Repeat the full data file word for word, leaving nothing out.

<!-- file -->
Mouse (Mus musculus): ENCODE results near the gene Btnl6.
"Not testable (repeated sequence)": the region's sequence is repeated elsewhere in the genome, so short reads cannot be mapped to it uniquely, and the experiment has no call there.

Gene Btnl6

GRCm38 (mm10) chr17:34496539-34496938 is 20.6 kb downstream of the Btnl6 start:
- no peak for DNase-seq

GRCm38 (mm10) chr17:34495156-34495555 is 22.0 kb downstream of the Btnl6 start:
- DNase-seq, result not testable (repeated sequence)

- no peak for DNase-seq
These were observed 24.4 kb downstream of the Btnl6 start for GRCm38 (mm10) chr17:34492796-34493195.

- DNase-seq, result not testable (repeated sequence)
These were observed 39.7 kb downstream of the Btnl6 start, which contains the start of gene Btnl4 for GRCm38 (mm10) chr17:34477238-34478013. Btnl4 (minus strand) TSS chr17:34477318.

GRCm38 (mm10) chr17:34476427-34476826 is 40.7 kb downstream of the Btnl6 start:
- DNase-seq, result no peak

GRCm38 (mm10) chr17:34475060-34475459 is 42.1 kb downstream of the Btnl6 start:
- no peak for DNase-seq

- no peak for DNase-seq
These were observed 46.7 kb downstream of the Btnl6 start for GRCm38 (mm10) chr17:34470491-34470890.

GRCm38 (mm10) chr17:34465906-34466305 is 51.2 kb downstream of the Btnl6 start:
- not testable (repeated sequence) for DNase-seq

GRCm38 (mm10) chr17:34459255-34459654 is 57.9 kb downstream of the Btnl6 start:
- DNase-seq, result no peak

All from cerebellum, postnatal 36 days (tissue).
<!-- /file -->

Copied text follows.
Mouse (Mus musculus): ENCODE results near the gene Btnl6.
"Not testable (repeated sequence)": the region's sequence is repeated elsewhere in the genome, so short reads cannot be mapped to it uniquely, and the experiment has no call there.

Gene Btnl6

GRCm38 (mm10) chr17:34496539-34496938 is 20.6 kb downstream of the Btnl6 start:
- no peak for DNase-seq

GRCm38 (mm10) chr17:34495156-34495555 is 22.0 kb downstream of the Btnl6 start:
- DNase-seq, result not testable (repeated sequence)

- no peak for DNase-seq
These were observed 24.4 kb downstream of the Btnl6 start for GRCm38 (mm10) chr17:34492796-34493195.

- DNase-seq, result not testable (repeated sequence)
These were observed 39.7 kb downstream of the Btnl6 start, which contains the start of gene Btnl4 for GRCm38 (mm10) chr17:34477238-34478013. Btnl4 (minus strand) TSS chr17:34477318.

GRCm38 (mm10) chr17:34476427-34476826 is 40.7 kb downstream of the Btnl6 start:
- DNase-seq, result no peak

GRCm38 (mm10) chr17:34475060-34475459 is 42.1 kb downstream of the Btnl6 start:
- no peak for DNase-seq

- no peak for DNase-seq
These were observed 46.7 kb downstream of the Btnl6 start for GRCm38 (mm10) chr17:34470491-34470890.

GRCm38 (mm10) chr17:34465906-34466305 is 51.2 kb downstream of the Btnl6 start:
- not testable (repeated sequence) for DNase-seq

GRCm38 (mm10) chr17:34459255-34459654 is 57.9 kb downstream of the Btnl6 start:
- DNase-seq, result no peak

All from cerebellum, postnatal 36 days (tissue).